The Oxeye Daisy (Leucanthemum vulgare) is 3 foot tall perennial that has white petals and a yellow center. It is prolific, attracting butterflies and growing in hot sunny areas of the garden with low maintenance. Through out the country, it is used to naturalize fields, pastures and roadsides.
The Oxeye Daisy, or marguerite, is a vigorously growing herbaceous perennial that grows well in dry, full sun areas of the garden, U.S. zones 3 to 8. It is resistant to deer, rabbits and tolerates drought well. Leaves are dark green and toothed oval, and blooms appearing in May to August. Spent blooms can be removed or “deadheaded” to prolonged flowering. These perennials are hearty and prolific and clumps should be divided every 2 to 3 years.
The Oxeye Daisy can be seen throughout North America in fields and pastures. In the Demonstration Garden, it blooms June to August, and attracts nectar feeders including butterflies and various insects. It is one of the most showy perennials in our garden and they make excellent cut flowers!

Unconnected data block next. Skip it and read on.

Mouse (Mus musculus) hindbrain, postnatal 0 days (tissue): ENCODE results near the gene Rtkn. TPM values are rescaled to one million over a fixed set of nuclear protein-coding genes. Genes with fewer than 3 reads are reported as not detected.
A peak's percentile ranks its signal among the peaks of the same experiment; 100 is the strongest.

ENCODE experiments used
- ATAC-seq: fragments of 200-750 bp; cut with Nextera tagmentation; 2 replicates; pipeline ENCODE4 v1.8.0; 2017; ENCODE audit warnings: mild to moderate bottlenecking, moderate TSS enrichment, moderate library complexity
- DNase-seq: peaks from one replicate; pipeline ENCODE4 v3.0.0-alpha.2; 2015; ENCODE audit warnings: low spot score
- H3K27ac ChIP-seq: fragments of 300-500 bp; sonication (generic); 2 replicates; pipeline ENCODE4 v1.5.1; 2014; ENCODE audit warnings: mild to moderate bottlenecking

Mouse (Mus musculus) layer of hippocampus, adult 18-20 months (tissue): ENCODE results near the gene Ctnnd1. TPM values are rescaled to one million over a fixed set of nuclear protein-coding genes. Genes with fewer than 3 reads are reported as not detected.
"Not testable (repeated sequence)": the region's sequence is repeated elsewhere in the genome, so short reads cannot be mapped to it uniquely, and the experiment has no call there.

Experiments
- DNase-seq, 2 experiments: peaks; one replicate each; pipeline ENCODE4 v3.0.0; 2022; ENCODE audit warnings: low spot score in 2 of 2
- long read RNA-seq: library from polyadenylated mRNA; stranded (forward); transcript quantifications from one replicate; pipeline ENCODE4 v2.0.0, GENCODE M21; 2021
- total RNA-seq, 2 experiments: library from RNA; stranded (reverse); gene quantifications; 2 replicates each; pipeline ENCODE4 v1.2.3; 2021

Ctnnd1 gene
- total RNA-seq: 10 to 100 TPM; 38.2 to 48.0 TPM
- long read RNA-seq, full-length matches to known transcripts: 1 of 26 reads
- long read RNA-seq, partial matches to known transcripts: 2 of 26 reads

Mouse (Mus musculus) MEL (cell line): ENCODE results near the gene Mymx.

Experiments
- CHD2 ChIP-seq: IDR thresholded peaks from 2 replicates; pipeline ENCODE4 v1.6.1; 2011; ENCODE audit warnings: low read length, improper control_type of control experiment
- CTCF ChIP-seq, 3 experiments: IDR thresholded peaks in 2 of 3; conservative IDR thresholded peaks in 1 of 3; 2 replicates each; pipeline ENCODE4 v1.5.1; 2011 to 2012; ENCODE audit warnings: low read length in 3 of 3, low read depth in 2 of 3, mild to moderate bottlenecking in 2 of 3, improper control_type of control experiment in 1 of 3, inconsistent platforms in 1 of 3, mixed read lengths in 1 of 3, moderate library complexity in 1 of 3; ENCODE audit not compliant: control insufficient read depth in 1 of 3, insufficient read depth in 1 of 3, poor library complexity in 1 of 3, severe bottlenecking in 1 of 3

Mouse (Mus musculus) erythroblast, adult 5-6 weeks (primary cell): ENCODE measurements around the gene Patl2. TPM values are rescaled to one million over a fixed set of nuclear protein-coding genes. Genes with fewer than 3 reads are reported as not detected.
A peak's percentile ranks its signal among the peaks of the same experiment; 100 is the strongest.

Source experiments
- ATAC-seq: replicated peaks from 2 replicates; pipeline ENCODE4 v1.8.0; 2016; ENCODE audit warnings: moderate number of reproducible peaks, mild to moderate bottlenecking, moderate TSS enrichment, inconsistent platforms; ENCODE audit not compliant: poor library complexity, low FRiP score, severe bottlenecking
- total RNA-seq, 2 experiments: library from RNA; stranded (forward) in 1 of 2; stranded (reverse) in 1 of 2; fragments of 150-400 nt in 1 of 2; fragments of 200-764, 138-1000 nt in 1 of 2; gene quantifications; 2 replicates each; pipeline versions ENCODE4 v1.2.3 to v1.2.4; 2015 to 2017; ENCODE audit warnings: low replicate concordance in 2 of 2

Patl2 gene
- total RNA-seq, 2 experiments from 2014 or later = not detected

Using the best watering practices can increase the success of your garden. Know when and how to water will make a difference in getting new transplants started as well as caring for them during the hot summer months.
It’s best to water your garden in the morning or early day (6-9 a.m.). This reduces water loss due to evaporation. It allows absorption by the roots so plants can better handle the heat of the day. In addition, it leaves them dry before nightfall which helps prevent fungal diseases.